Designer, artist, and Royal College of Art graduate Ying Chang runs her own product design studio in London, where she gives form to amazing, imaginable objects and designs. An obsession with shape and form from a young age drove Chang into designing bespoke furniture with meaning, experiences of objects that aim to give people something a fresh, new perspective. She’s constantly exploring new mediums – the latest being paper.
The Malleable State collection is the results of testing a new crafting technique on paper, expanding its limits as a durable material
The Malleable State collection is a selection of bespoke furniture and interior objects created with a process that evolved from an experimental project among Chang’s earlier work. The collection explores the characteristics of paper while expanding on the limits we normally attribute to the medium. By layering sheets of paper with glue, malleable, treatable material is created which enables Chang to mold various forms, chairs, tables, and more, and freezing them “in them in time” as the material dries and hardens. The process challenges the perception of value in the material, by applying a traditional craft treatment technique, to a more common material. The method transforms the normally fragile material paper into a powerful new substance that can bear the strength of wood while having the aesthetic of leather or clay.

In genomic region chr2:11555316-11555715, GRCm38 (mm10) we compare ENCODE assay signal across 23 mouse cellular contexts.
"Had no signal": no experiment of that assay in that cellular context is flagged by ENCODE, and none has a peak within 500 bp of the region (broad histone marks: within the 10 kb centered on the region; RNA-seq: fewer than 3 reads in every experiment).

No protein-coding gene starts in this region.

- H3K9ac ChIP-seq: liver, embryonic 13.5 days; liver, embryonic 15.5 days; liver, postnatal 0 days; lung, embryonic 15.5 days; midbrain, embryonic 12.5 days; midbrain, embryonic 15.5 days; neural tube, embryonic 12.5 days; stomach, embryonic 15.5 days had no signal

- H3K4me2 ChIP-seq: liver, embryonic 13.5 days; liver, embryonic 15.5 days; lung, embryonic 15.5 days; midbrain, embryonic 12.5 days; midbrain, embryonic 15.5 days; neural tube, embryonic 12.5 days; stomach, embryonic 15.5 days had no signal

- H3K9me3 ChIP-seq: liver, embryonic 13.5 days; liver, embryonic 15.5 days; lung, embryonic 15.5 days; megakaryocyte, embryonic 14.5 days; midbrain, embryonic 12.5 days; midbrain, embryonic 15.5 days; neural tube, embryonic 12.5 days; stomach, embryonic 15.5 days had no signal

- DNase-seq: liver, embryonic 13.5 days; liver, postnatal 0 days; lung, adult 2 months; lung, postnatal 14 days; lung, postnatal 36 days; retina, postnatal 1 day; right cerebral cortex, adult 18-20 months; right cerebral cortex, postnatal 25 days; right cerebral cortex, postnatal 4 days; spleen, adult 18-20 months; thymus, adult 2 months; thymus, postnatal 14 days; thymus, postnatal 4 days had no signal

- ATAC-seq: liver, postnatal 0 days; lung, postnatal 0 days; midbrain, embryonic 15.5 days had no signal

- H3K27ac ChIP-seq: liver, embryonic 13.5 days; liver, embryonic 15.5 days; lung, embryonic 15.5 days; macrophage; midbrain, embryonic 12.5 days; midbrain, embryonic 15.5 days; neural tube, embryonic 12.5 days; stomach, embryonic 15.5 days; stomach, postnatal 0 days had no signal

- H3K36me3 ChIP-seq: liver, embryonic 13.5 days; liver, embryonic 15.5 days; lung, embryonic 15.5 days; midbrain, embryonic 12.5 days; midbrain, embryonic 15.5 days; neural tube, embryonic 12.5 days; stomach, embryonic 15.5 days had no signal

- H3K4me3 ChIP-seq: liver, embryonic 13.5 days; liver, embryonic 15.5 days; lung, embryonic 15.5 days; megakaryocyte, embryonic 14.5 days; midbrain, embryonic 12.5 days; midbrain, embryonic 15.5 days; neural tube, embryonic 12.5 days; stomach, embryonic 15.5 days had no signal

“I chose paper as my medium for the reason that it is just one of the most normally utilized and discarded elements. By applying a craft technique to paper, I was in a position to check out and grow its charismatic boundaries. The outcomes reflect and participate in on our notion of value”, Chang explains.
“I chose paper as my medium because it is one of the most commonly used and discarded materials,” noted Chang about the collection. “By applying a craft approach to paper, I was able to explore and expand its charismatic limits. The results reflect and play on our perception of value.”
The collection includes a selection of furnishings and homeware, grown regularly by the addition of shelves, mirrors, and vases, as well as tables and stools. While the creation method transforms the characteristics and properties of paper greatly, almost on a cellular level, the material still stays recognizable. Chang chooses to work with layers of sheets of paper, rather than turning them into pulp, leaving a crumpled, manipulated paper look into effect, we all recognize so well. The perception of the material so familiar to us all is challenged and turned upside-down, in an interesting, compelling way.
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